It usually takes several years for a House majority to overreach like Democrats did on the evening of Aug. 2. But now we see enraged House Republicans credibly accusing Democrats of stealing a vote, followed by a Republican walkout, the first in the House in years. As we went to press on Aug. 3, boiling anger and talk of technical voting-machine problems reigned on the Hill as controversy over illegal aliens’ access to public benefits brewed.
The short version: Republicans sought to send the agriculture bill back to committee to block federal employment and rental assistance for illegal aliens. Democrats supported these agriculture-bill loopholes. They then trampled on the minority in their service. It happened when Rep. Michael McNulty, New York Democrat, gaveled the vote closed as a 214-214 failure. But the monitors showed a vote of 215-213 to return the bill to committee. Amid the confusion, Democrats reopened the vote and eventually claimed a 216-212 victory. Whether a technical glitch factored into this mess was in dispute as we went to press on Aug. 3.
Glitch or no glitch, this was an outrage. Democrats at minimum were content to appear to tell Republican lawmakers that their vote and their slim apparent victory didn’t count. On Aug. 3, House Minority Leader John Boehner and Minority Whip Roy Blunt vowed to halt all House business except foreign intelligence surveillance reform and bridge-safety legislation until the matter is resolved — as they should.
This episode has the potential to galvanize a dispirited minority the way Tom DeLay’s Medicare roll-call contortions did for Democrats in 2003, or the late Democratic Rep. Frank McCloskey’s disputed Indiana House seat did for Republicans in 1985. House Republicans are right to halt all nonessential business. The minority in the House oftentimes requires an outrage, an abuse of power by the majority, to wake from its slumber. This would qualify. Unless there is some as-of-yet unknown technical explanation, this was indeed worse than Mr. DeLay’s 2003 roll call of twoplus hours to strong-arm support for Medicare legislation.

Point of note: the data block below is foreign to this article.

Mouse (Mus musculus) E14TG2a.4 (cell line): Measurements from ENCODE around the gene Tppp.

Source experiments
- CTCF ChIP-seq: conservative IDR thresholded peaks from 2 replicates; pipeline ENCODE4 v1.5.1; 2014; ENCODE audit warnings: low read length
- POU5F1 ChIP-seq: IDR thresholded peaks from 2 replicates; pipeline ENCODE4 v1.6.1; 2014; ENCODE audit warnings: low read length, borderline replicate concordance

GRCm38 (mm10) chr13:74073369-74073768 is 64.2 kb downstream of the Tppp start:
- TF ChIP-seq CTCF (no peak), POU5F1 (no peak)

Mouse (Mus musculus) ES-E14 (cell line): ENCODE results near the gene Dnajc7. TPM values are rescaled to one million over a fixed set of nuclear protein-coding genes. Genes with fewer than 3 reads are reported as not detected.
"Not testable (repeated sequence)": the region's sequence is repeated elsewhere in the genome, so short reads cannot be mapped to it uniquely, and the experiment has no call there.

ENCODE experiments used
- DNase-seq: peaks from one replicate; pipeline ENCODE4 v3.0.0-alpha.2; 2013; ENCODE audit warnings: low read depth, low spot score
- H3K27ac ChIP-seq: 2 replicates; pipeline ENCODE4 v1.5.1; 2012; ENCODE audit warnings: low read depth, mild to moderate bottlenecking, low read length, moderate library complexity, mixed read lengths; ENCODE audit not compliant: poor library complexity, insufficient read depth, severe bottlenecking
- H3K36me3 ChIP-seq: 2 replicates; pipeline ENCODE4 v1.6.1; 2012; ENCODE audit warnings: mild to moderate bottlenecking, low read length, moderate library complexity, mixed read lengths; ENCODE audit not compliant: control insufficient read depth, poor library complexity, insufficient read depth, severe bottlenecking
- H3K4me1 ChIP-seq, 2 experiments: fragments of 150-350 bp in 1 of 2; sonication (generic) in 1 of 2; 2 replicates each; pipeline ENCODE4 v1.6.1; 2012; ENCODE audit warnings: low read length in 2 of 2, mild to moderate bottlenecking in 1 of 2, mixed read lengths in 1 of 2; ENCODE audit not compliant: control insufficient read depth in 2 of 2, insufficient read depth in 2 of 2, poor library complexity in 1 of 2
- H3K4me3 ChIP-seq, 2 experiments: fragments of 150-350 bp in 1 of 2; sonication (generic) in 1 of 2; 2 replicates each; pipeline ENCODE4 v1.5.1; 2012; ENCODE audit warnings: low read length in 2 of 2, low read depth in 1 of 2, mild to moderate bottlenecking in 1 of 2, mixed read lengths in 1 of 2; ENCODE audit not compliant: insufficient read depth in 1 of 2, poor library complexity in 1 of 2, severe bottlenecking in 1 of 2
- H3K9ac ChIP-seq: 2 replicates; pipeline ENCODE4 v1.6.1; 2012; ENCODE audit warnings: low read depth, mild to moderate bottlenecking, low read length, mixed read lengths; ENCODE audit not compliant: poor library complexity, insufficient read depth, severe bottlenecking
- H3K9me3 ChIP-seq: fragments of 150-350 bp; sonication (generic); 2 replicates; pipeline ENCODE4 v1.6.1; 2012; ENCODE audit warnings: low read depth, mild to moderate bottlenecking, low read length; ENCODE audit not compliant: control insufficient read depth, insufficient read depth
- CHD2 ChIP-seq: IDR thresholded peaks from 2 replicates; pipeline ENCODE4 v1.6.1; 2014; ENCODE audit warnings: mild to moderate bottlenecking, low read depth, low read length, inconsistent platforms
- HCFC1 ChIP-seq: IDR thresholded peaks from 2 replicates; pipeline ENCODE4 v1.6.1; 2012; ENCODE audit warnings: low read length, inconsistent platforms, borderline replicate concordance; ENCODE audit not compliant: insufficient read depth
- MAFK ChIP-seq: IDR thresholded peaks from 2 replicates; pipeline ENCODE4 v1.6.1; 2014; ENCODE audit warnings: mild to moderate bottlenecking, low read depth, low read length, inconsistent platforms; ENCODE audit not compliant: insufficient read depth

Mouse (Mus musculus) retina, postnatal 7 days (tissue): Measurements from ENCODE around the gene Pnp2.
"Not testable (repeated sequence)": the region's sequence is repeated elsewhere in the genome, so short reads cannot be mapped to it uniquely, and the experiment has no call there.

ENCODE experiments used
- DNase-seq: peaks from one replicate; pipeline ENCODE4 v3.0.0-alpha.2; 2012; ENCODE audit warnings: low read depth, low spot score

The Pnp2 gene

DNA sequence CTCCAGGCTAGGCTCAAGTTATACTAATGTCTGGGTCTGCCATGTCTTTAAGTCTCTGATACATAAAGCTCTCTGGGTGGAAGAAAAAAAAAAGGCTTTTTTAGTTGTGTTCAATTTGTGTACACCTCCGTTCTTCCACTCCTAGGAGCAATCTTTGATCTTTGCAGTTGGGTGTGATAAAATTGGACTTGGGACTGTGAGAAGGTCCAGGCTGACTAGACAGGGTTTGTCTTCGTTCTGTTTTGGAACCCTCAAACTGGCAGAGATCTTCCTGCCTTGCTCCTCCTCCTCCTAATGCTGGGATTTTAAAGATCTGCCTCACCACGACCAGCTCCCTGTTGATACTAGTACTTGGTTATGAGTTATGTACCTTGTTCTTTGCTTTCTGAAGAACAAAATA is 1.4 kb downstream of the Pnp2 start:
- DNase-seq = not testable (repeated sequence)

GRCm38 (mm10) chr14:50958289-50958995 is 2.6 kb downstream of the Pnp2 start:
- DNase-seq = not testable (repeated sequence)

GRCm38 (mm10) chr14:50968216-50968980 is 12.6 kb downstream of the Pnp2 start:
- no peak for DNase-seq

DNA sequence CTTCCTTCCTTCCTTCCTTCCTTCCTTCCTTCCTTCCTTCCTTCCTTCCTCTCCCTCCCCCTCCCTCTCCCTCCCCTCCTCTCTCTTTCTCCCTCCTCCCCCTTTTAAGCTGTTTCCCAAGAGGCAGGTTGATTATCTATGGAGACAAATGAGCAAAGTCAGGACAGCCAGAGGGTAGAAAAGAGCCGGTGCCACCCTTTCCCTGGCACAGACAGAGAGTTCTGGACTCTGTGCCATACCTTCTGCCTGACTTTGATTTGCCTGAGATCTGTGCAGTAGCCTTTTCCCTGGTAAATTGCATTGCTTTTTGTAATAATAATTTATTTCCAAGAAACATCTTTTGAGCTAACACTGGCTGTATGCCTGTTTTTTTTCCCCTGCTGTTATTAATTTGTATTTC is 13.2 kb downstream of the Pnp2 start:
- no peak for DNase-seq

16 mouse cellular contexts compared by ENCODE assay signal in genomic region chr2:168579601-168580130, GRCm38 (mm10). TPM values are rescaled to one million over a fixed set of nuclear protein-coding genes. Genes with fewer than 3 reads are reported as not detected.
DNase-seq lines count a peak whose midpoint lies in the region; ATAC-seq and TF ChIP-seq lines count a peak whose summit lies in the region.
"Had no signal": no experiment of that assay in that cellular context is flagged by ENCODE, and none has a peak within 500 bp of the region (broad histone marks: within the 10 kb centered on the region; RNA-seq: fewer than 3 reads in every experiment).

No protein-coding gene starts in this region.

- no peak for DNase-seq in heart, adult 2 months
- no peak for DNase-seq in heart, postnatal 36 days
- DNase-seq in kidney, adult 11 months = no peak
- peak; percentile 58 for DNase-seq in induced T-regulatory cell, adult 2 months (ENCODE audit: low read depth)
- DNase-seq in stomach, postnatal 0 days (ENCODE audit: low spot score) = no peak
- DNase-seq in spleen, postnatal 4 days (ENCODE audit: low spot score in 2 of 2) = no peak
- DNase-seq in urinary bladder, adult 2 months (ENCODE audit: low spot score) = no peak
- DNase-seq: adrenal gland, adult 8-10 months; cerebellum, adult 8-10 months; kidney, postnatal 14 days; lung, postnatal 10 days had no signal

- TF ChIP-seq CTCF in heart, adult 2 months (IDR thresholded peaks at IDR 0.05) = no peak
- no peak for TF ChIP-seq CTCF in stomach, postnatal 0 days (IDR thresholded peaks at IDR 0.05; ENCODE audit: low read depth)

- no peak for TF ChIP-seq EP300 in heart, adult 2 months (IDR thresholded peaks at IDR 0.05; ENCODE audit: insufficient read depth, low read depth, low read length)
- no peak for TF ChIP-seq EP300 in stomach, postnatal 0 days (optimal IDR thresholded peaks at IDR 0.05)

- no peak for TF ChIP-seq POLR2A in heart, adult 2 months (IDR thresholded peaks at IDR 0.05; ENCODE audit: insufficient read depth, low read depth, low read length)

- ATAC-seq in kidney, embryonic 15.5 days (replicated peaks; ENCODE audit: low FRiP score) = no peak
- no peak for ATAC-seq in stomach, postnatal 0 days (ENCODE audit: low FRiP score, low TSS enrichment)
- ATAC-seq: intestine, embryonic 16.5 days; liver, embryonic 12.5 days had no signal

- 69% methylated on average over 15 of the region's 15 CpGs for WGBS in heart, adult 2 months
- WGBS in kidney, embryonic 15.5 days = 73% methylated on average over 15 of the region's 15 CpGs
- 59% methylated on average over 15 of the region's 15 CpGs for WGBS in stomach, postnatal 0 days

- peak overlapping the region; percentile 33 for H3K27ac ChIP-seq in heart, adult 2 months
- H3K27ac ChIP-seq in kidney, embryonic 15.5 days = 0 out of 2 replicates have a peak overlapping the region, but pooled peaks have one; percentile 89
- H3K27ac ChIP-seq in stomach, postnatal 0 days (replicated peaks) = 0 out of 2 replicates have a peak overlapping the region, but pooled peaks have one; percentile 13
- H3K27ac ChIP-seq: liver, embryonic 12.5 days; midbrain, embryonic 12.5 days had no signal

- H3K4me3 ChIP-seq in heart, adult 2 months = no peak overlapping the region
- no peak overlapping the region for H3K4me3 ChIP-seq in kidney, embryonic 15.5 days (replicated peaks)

A vote is a vote. It is particularly egregious for House Democrats to attempt to rescind the outcome on an issue so clear-cut as public assistance for illegal aliens. Illegal aliens who disregard our immigration laws should not also be allowed to enjoy public benefits courtesy of the American taxpayer.
On the morning of Aug. 3, House Majority Leader Steny Hoyer offered to refer matters to the House Ethics Committee. He did not offer to correct the vote. Later that day, the House voting machines went down with technical problems amid promises to return to the issue.
Referral to the ethics committee would not be sufficient. Right now it certainly looks like the minority’s rights were trampled upon, as was House procedure. The minority will get nowhere if it allows the Democratic leadership to flout rules with voting do-overs on outcomes it does not like.